Tips for using Windows 2000 Disk Defragmenter

Tips for using Windows 2000 Disk Defragmenter

By Linda Gail Christie

One of the primary causes of longer read times and extended reboots is file fragmentation that affects both Windows 2000/NT FAT and NTFS files. Fragmented free space available for writing files can also slow performance, since the disk head must move to different points to write the file.

To maintain peak levels of reliability and performance, Windows 2000 comes with a manual defragmenter known as Disk Defragmenter. To effectively use the Disk Defragmenter, however, there are a number of factors you should be aware of.

In NTFS, the Master File Table (MFT) makes one entry for every file on the NTFS volume. To guarantee enough space for these entries, Windows 2000 reserves one-eighth of the disk volume for exclusive MFT use--the MFT Zone. In addition to this MFT Zone, the Paging File allocated to swap data in and out of RAM also requires defragmenting to maintain peak performance. Unfortunately, though, once Windows 2000 starts up, neither the MFT nor the Paging File can be safely moved. If fragmentation of either of these becomes evident, they must be consolidated during boot time using a third-party defragmenter. This is also true for FAT directories and the Hibernate File where RAM memory data is deposited during power down.

Because Disk Defragmenter consolidates files and writes them to contiguous free space, sometimes you'll receive an error saying there is insufficient space to effectively defragment the files. When you check the amount of free space available, it may seem you have plenty of room. Remember, though, that the MFT Zone occupies 12 percent of the disk volume. Therefore, you'll need around 30 percent of free space on any NTFS volume to effectively defrag the disk.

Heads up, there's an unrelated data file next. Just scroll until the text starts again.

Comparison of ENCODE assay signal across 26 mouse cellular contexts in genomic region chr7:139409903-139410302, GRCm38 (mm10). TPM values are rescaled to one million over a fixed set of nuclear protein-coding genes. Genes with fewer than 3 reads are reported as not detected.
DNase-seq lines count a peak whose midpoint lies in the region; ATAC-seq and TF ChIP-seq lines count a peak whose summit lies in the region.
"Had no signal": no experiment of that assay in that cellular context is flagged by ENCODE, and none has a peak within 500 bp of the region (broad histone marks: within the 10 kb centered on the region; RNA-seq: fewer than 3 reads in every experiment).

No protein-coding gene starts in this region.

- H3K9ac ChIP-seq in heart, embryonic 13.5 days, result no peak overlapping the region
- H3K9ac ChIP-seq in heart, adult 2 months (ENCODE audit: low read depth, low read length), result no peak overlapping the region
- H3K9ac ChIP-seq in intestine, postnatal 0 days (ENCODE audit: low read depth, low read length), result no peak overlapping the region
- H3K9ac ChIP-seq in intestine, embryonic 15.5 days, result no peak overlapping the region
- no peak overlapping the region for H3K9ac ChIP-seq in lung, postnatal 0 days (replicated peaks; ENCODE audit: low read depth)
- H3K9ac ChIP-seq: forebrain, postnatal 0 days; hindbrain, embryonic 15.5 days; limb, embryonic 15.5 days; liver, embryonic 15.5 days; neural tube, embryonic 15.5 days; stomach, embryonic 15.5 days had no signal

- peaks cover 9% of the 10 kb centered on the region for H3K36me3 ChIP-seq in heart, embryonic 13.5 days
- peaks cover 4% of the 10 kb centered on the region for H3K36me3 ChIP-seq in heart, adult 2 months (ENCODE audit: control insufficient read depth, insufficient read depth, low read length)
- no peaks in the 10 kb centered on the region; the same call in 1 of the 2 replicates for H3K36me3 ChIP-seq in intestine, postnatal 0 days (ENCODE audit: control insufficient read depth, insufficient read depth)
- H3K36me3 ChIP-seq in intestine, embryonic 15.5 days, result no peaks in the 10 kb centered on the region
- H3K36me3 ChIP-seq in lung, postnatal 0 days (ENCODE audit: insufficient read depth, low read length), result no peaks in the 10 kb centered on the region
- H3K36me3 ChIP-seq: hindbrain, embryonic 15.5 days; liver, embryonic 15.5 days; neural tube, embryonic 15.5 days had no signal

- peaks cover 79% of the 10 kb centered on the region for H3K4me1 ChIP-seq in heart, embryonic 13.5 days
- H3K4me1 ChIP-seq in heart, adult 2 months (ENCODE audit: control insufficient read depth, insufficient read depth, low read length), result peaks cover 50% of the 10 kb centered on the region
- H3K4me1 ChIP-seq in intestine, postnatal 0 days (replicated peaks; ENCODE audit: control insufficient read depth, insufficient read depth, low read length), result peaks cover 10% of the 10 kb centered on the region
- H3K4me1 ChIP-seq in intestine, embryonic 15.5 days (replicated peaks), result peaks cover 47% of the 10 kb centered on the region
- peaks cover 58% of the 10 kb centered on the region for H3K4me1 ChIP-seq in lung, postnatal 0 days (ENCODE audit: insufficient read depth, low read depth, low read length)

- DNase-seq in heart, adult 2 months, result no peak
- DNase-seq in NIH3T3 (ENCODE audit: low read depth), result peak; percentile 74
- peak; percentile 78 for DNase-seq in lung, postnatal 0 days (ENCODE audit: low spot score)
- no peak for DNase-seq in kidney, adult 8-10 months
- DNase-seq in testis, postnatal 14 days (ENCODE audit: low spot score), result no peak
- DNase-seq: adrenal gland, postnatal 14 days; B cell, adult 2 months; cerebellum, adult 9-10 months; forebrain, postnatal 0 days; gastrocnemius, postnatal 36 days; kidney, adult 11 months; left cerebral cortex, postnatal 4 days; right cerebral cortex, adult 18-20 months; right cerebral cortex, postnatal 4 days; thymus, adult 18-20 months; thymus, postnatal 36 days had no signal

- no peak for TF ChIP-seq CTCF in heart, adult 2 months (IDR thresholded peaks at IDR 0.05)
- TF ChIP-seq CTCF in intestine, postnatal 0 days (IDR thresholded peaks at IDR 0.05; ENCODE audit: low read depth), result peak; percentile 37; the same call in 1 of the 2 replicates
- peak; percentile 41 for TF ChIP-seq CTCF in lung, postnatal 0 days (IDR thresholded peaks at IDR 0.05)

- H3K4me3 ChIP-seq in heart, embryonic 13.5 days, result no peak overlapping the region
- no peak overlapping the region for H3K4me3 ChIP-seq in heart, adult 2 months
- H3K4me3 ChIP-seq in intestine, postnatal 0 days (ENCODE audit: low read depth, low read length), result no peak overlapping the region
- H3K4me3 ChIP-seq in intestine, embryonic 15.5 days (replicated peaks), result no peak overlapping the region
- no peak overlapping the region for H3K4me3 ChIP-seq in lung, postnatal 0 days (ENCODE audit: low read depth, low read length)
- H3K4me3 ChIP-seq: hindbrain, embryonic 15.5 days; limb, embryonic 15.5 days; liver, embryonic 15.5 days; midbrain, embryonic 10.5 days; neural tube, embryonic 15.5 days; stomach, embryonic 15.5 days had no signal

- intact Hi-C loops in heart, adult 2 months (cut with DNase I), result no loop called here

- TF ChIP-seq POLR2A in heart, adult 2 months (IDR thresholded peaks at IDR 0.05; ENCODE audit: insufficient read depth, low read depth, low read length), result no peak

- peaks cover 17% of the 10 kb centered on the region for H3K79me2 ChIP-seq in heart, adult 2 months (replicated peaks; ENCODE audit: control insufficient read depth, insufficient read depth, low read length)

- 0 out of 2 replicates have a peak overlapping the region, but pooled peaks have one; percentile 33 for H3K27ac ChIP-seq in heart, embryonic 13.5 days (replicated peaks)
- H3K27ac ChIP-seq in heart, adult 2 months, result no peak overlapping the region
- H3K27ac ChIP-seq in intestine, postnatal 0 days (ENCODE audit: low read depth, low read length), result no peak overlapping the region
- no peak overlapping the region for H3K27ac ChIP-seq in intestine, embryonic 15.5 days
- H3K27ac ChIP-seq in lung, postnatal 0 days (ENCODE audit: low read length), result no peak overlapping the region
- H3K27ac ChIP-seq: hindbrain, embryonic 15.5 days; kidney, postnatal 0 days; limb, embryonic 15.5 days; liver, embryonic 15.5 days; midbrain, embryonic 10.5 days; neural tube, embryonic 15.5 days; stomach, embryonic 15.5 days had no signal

New systems will also benefit from defragmentation as loading the operating system onto a new workstation or server results in both file and free-space fragmentation. The built-in utility should also be run manually at regular intervals to maintain peak performance.

Although Disk Defragmenter is an effective Windows 2000 tool, it's not designed to be a system management tool for network defragmentation. For this you'll need a third-party networkable defragmenter.

Additional resource:

  • For additional information, search for 'disk defragmenter' at Microsoft TechNet (http://www.microsoft.com/technet/default.asp) and select the article titled, "Maintaining Windows 2000 peak performance through defragmentation."

About the author: Storage management tips are written by Linda Gail Christie, a contributing editor based in Tulsa, Okla.


This was first published in February 2001

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